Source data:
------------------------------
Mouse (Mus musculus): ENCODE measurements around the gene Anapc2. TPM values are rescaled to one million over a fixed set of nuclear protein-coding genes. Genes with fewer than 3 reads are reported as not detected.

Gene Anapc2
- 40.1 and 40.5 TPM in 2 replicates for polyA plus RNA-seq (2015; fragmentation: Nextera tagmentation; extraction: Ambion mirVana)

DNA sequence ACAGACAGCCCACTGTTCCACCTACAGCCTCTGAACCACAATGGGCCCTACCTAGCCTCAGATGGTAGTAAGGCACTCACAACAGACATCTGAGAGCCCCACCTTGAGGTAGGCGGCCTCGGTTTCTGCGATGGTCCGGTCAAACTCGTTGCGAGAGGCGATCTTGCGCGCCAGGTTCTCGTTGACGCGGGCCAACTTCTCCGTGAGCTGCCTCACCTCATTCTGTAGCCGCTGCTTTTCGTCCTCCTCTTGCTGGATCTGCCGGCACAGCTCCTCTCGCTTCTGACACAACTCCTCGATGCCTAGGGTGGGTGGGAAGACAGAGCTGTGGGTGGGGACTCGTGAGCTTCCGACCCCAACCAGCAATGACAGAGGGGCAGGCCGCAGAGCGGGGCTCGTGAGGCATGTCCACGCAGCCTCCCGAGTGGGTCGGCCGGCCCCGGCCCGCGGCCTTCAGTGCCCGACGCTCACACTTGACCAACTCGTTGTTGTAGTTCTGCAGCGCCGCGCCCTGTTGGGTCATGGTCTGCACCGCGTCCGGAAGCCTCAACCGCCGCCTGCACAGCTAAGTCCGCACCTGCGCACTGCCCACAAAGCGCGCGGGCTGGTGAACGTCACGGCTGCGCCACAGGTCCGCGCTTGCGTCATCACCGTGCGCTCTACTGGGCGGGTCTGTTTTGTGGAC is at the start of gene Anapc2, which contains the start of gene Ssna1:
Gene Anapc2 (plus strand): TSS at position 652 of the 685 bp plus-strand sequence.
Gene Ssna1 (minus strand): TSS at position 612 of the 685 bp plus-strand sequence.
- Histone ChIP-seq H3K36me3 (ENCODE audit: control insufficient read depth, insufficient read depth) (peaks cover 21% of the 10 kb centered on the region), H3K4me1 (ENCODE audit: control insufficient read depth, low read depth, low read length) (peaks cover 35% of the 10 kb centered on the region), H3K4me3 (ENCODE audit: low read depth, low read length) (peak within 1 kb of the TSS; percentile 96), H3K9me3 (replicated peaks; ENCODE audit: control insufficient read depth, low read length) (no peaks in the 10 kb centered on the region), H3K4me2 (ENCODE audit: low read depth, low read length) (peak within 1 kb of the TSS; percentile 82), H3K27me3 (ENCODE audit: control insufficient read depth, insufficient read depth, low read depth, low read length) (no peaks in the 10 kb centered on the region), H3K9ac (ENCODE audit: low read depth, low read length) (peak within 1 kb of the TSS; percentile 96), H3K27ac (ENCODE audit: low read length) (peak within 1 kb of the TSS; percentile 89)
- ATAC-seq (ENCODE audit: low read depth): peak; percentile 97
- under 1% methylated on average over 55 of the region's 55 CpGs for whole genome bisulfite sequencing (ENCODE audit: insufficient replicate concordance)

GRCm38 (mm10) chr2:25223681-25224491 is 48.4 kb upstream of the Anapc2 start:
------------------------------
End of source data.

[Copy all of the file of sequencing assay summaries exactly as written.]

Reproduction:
Mouse (Mus musculus): ENCODE measurements around the gene Anapc2. TPM values are rescaled to one million over a fixed set of nuclear protein-coding genes. Genes with fewer than 3 reads are reported as not detected.

Gene Anapc2
- 40.1 and 40.5 TPM in 2 replicates for polyA plus RNA-seq (2015; fragmentation: Nextera tagmentation; extraction: Ambion mirVana)

DNA sequence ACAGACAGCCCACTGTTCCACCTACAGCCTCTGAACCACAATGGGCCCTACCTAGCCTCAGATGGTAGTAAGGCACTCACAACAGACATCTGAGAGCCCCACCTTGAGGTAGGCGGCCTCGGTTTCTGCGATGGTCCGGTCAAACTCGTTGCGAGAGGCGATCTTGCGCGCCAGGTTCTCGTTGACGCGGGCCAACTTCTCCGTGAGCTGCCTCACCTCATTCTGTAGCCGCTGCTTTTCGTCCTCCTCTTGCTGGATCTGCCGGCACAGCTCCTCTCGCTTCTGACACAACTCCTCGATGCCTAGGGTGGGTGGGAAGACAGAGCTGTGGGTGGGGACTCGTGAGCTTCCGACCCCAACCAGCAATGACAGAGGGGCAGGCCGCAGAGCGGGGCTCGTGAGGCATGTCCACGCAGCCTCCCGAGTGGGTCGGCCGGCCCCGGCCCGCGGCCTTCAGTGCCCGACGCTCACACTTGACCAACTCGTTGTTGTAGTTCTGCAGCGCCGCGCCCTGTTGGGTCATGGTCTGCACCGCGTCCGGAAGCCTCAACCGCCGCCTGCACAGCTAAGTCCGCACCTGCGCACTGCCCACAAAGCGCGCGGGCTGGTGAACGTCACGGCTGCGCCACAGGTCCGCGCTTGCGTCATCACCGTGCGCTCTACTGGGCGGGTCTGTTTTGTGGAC is at the start of gene Anapc2, which contains the start of gene Ssna1:
Gene Anapc2 (plus strand): TSS at position 652 of the 685 bp plus-strand sequence.
Gene Ssna1 (minus strand): TSS at position 612 of the 685 bp plus-strand sequence.
- Histone ChIP-seq H3K36me3 (ENCODE audit: control insufficient read depth, insufficient read depth) (peaks cover 21% of the 10 kb centered on the region), H3K4me1 (ENCODE audit: control insufficient read depth, low read depth, low read length) (peaks cover 35% of the 10 kb centered on the region), H3K4me3 (ENCODE audit: low read depth, low read length) (peak within 1 kb of the TSS; percentile 96), H3K9me3 (replicated peaks; ENCODE audit: control insufficient read depth, low read length) (no peaks in the 10 kb centered on the region), H3K4me2 (ENCODE audit: low read depth, low read length) (peak within 1 kb of the TSS; percentile 82), H3K27me3 (ENCODE audit: control insufficient read depth, insufficient read depth, low read depth, low read length) (no peaks in the 10 kb centered on the region), H3K9ac (ENCODE audit: low read depth, low read length) (peak within 1 kb of the TSS; percentile 96), H3K27ac (ENCODE audit: low read length) (peak within 1 kb of the TSS; percentile 89)
- ATAC-seq (ENCODE audit: low read depth): peak; percentile 97
- under 1% methylated on average over 55 of the region's 55 CpGs for whole genome bisulfite sequencing (ENCODE audit: insufficient replicate concordance)

GRCm38 (mm10) chr2:25223681-25224491 is 48.4 kb upstream of the Anapc2 start: